Imagine a Toronto…Strategies for Creative Cities


Toronto, Canada, 2007
Artscape played a leadership role in developing a strategic framework for supporting and nurturing Toronto’s creative economy.  Informed through an international best practices study, the framework profiles the city’s creative assets, highlights challenges to supporting the creative economy and identifies opportunities to strengthen four key pillars of creativity and innovation – people, enterprise, space and connectivity.

Spillover Effects of Investments in Cultural Facilities

Centre for the Study of Commercial Activity Ryerson University, Artscape and City of Vancouver Planning Department, 2004
Artscape partnered with Ryerson University and the City of Vancouver to explore the spin off effects of investing in cultural facilities at a local level. The research offers cultural institutions a means of demonstrating a range of  social, environmental and economic impacts in their communities.

Other Key Works:

Cultural and Creative Hubs in Priority Neighbourhoods: Feasibility Study for a Cultural/Creative Hub in Weston Mount Dennis
Toronto, 2011

On Wednesday, January 26, 2011, a community meeting was held to present the research and final recommendations of Artscape’s feasibility study on a cultural/creative hub in Weston Mount Dennis that was commissioned by the City of Toronto. The full report was submitted to the City in March 2011.

In July 2010, the City of Toronto issued a Request for Quotations (RFQ) for a feasibility study for a cultural/creative hub in Weston Mount Dennis. The purpose of the RFQ was to identify and retain a team of researchers who could create a model for a cultural/creative hub that could be used in Toronto’s Priority Neighbourhoods, and to apply that model to the Weston Mount Dennis area.

To ensure that the model was grounded and well researched, a survey of best practices among cultural/creative hubs in Toronto and internationally was mandated as was substantial primary and secondary research into the state of the cultural and creative sector in the study area. The public’s involvement and input was to be solicited through an information meeting with key local organizations and networks, a Community Open House and a presentation to the community of the report findings.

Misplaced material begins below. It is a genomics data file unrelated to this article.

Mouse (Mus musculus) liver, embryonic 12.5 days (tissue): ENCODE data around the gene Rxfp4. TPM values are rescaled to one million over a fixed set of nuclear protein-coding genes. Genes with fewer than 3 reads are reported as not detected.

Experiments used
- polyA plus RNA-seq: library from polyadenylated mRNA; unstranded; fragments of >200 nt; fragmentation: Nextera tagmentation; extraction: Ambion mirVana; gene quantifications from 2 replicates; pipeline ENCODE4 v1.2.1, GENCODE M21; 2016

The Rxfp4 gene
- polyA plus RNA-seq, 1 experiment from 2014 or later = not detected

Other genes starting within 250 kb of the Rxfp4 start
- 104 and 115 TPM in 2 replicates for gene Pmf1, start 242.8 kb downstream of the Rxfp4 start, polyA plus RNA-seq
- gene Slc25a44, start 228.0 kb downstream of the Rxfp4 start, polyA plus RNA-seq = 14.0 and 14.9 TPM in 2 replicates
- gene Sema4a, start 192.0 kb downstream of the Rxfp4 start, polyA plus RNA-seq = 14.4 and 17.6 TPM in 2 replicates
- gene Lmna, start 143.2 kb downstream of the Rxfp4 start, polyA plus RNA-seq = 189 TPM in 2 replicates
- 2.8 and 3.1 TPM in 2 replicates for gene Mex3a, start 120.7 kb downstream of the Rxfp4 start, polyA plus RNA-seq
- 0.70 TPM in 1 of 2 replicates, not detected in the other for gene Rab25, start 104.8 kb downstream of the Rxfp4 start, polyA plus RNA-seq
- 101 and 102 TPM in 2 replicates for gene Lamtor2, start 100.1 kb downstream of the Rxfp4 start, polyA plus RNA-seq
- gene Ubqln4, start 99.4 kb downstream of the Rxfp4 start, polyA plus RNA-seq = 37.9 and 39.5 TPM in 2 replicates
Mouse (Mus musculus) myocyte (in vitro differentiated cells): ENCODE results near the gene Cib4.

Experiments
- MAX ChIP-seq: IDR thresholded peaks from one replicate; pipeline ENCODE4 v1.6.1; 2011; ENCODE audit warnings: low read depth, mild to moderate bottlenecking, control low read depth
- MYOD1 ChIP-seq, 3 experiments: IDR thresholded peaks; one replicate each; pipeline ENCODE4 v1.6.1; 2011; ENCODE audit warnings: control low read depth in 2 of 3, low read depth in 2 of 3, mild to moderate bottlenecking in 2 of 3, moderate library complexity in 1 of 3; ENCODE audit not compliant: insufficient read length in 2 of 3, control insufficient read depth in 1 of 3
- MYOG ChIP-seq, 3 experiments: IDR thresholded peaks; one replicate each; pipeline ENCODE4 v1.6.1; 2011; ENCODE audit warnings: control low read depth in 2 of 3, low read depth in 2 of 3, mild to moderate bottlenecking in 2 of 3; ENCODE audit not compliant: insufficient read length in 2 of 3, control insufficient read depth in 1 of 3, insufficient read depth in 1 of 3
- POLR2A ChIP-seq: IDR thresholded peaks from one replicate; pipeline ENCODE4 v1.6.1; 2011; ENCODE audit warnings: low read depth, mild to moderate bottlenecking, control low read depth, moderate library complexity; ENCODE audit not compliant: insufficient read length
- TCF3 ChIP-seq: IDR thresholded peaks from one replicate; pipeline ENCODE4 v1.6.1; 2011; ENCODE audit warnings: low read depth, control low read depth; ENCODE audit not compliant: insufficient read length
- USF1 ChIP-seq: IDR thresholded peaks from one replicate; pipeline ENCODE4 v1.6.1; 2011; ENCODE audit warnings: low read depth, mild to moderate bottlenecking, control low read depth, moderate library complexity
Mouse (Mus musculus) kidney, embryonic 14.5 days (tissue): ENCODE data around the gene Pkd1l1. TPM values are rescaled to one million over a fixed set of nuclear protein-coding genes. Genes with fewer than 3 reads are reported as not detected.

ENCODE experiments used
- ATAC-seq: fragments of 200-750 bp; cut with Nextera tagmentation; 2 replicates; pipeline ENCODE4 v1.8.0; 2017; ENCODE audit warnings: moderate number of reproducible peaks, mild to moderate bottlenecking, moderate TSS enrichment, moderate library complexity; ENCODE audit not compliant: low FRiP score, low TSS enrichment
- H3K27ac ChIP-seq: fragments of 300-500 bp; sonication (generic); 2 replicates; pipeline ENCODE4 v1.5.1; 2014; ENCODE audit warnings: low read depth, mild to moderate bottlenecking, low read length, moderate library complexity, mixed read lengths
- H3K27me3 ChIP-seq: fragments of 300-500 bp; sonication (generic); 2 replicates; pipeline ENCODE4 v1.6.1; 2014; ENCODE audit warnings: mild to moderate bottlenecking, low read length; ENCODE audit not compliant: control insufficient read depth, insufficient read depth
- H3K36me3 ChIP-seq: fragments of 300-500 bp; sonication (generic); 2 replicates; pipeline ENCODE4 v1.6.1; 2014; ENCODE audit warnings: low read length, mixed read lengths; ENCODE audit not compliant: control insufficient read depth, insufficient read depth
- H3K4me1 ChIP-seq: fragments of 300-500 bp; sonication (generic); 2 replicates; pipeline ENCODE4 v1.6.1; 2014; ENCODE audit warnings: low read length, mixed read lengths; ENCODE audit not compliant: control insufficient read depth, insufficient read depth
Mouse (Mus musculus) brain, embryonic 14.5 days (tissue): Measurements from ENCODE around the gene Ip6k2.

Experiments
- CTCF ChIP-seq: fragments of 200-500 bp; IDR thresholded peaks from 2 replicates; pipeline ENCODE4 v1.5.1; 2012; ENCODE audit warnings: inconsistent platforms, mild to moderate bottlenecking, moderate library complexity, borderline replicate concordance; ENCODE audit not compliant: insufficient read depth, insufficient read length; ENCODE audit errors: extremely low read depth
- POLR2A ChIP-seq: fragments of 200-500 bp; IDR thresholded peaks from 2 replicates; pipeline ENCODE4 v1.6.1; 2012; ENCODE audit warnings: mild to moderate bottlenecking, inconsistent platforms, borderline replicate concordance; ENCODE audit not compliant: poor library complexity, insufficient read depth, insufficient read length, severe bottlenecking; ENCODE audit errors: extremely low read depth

The report investigates the feasibility of cultural/creative hubs in socially, economically and culturally disadvantaged areas. This report hopes to offer some answers as to how cultural/creative hubs may be one tool that can be used to stimulate economic growth and the broader benefits of culture-led regeneration in Toronto’s Priority neighbourhoods.

Artscape was retained by the City of Toronto to explore the conditions for the successful development of cultural /creative hubs in Toronto’s “priority neighbourhoods”; to develop a model for sustainable cultural/creative hubs in these economically and socially challenged communities and to explore the feasibility of developing a project in the Weston Mount Dennis areas of Toronto’s west end.


A Framework for Propelling Creative Enterprise in Liberty Village
Toronto, 2009

Artscape was retained by the Toronto Economic Development Company (TEDCO) to explore the potential for the development of a “centre for creative enterprise” in Toronto’s Liberty Village. The report explored place and space based conditions for the emergence of dense creative districts and international models designed to support and grow the creative sector as a key economic driver of growth and transformation.


City of Mississauga Cultural Plan
Mississauga, 2009

Artscape was retained as part of a consultant team led by Canadian Urban Institute to develop the City of Mississauga’s first Culture Master Plan. The plan, which supports the City’s Strategic Plan, provides a framework and long term vision, and identifies key opportunities and strategies for implementation over a five year period.
To read the plan, click here


East Bayfront ICT District
Toronto, 2008

Artscape was commissioned by Waterfront Toronto to identify opportunities to attract and anchor digital media enterprises in the emerging East Bayfront. The research provided possible models that will inform the international call for proposals to develop the multi-phase waterfront site.